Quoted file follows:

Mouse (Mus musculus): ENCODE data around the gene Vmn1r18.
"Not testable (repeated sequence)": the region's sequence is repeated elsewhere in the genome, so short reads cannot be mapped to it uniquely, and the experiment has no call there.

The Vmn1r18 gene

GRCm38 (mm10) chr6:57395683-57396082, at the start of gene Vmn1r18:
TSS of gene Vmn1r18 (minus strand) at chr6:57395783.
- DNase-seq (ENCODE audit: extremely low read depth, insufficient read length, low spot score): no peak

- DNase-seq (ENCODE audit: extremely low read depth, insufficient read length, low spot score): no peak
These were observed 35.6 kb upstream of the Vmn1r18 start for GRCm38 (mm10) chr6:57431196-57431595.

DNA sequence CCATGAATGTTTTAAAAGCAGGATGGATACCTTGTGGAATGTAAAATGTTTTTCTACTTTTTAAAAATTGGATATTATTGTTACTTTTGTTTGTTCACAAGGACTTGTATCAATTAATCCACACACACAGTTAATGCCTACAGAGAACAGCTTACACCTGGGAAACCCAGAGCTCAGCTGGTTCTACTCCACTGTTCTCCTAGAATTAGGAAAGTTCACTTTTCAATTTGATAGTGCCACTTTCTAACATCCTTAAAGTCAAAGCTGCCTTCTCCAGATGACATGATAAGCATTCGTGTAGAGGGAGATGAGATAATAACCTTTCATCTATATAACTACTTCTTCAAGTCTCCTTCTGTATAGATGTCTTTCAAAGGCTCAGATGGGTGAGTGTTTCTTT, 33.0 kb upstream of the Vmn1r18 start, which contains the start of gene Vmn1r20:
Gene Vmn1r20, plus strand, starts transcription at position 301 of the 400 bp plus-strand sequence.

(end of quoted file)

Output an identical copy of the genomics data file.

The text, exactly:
Mouse (Mus musculus): ENCODE data around the gene Vmn1r18.
"Not testable (repeated sequence)": the region's sequence is repeated elsewhere in the genome, so short reads cannot be mapped to it uniquely, and the experiment has no call there.

The Vmn1r18 gene

GRCm38 (mm10) chr6:57395683-57396082, at the start of gene Vmn1r18:
TSS of gene Vmn1r18 (minus strand) at chr6:57395783.
- DNase-seq (ENCODE audit: extremely low read depth, insufficient read length, low spot score): no peak

- DNase-seq (ENCODE audit: extremely low read depth, insufficient read length, low spot score): no peak
These were observed 35.6 kb upstream of the Vmn1r18 start for GRCm38 (mm10) chr6:57431196-57431595.

DNA sequence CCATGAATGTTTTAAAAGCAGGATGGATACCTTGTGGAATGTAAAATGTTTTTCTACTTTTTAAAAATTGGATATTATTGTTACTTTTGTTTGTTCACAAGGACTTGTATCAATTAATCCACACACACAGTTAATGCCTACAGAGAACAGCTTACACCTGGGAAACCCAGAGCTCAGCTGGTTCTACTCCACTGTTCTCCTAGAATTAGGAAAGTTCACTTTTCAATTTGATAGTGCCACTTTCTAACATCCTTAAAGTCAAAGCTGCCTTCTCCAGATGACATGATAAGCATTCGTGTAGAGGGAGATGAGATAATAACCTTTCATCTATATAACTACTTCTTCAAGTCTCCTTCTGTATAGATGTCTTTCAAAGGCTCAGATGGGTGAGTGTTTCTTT, 33.0 kb upstream of the Vmn1r18 start, which contains the start of gene Vmn1r20:
Gene Vmn1r20, plus strand, starts transcription at position 301 of the 400 bp plus-strand sequence.